Photographer captures extremely rare moon halos during partial eclipse

Dec 1, 2021

Alex Baker

Alex Baker is a portrait and lifestyle driven photographer based in Valencia, Spain. She works on a range of projects from commercial to fine art and has had work featured in publications such as The Daily Mail, Conde Nast Traveller and El Mundo, and has exhibited work across Europe

Photographer captures extremely rare moon halos during partial eclipse

Dec 1, 2021

Alex Baker

Alex Baker is a portrait and lifestyle driven photographer based in Valencia, Spain. She works on a range of projects from commercial to fine art and has had work featured in publications such as The Daily Mail, Conde Nast Traveller and El Mundo, and has exhibited work across Europe

Join the Discussion

Share on:

Astrophotographer Eliot Herman from Tuscon, Arizona was outside to photograph the partial lunar eclipse that was visible for part of the world in late November. The night was cloudy, however, and Eliot didn’t manage to capture anything that he was particularly proud of. Aside from this unbelievably rare image of 3 halos surrounding the moon that is!

Herman used a Sigma 8mm fisheye lens with his Nikon D800 to photograph the moon. “Tucson had clouds and haze that resulted in a Lunar halo forming and disappearing,” he writes on his Flickr feed. “My telescope photos were decent of the eclipse but I was disappointed with the haze and clouds during the eclipse,” he says, “but this certainly made lemonade out of the lemons.”

Apparently, the moon was so bright that night that Eliot couldn’t see the 2 outer halos with his naked eye, those only became apparent when processing the images.

The photo shows a 360-degree view with one bright ring around the moon. The second ring runs through the moon, and a set of arcs connect the two. To have all three phenomena appear together in one photo is incredibly rare.

This rarity was confirmed by Astro-phenomena expert Les Cowley who further explained what we can see. He says that when the moon (or sun) is high, as in this case, it is not uncommon to see a circular halo around it. This is called a circumscribed halo. Les goes on to explain that the smaller halo passing through the moon is a paraselenic circle, the lunar equivalent of a parhelic circle.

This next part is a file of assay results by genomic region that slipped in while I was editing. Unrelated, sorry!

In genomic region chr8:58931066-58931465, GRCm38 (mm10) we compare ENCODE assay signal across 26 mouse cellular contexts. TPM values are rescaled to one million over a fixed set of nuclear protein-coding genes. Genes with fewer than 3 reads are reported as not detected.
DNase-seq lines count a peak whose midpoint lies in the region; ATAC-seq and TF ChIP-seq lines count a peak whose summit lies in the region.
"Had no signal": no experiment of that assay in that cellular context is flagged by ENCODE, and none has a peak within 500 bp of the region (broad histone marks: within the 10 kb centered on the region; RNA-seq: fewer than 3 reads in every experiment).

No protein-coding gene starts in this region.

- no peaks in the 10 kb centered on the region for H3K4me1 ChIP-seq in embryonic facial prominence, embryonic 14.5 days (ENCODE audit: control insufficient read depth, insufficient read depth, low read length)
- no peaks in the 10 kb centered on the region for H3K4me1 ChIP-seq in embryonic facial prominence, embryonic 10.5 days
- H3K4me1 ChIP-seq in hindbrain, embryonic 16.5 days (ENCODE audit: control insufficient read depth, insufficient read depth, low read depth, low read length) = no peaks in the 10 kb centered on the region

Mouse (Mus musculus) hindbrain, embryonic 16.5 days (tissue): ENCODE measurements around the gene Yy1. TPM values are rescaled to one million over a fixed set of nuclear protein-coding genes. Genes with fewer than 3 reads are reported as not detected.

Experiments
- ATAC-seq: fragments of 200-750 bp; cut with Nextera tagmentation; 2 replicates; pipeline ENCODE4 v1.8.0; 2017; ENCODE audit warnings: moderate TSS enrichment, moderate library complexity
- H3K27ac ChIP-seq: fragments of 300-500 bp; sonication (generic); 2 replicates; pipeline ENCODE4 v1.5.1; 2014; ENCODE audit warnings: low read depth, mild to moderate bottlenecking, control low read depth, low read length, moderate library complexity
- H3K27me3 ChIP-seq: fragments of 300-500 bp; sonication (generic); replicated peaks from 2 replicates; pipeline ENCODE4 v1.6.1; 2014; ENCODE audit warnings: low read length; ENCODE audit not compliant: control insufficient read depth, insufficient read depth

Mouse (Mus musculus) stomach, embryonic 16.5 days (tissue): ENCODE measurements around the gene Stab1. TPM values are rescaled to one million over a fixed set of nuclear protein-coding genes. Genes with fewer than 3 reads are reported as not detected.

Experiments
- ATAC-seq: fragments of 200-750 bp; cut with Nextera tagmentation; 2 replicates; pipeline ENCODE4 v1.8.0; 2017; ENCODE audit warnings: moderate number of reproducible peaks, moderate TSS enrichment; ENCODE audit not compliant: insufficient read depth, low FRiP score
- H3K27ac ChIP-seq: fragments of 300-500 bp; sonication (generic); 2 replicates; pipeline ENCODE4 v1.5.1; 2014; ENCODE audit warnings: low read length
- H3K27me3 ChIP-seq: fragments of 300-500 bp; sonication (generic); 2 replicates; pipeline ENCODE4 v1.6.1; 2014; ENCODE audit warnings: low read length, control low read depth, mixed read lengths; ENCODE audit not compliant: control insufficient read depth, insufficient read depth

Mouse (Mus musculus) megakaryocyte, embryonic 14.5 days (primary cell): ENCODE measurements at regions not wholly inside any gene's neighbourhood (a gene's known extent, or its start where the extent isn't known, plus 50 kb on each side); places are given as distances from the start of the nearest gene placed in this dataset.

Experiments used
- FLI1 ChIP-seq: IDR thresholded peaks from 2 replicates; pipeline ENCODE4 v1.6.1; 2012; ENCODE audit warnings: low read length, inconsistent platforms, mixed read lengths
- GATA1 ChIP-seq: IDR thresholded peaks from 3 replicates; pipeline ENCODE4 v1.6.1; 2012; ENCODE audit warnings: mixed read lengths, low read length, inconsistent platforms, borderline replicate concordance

The fainter halo joining the other two is the really, really rare one. It is a Parry arc. That is rare enough. But only at the particular altitude of the moon when the camera fired does it touch both halos. Parry arcs are generated by hexagonal column crystals that do not rotate about their long axes. A unique photo!

– Les Cowley, Atmosphere Optics

It is indeed a unique photo. Eliot stacked 11 images together to create an even clearer version, seen below.

Hopefully, after sharing this unusual image Eliot is no longer disappointed with his shots from that night! It always amazes me what the camera is capable of capturing that isn’t visible to our human eyes. Perhaps that’s why astrophotography will never cease to be fascinating.

Have you ever witnessed this kind of phenomena?

 

Filed Under:

Tagged With:

Find this interesting? Share it with your friends!

Alex Baker

Alex Baker

Alex Baker is a portrait and lifestyle driven photographer based in Valencia, Spain. She works on a range of projects from commercial to fine art and has had work featured in publications such as The Daily Mail, Conde Nast Traveller and El Mundo, and has exhibited work across Europe

Join the Discussion

DIYP Comment Policy
Be nice, be on-topic, no personal information or flames.

Leave a Reply

Your email address will not be published. Required fields are marked *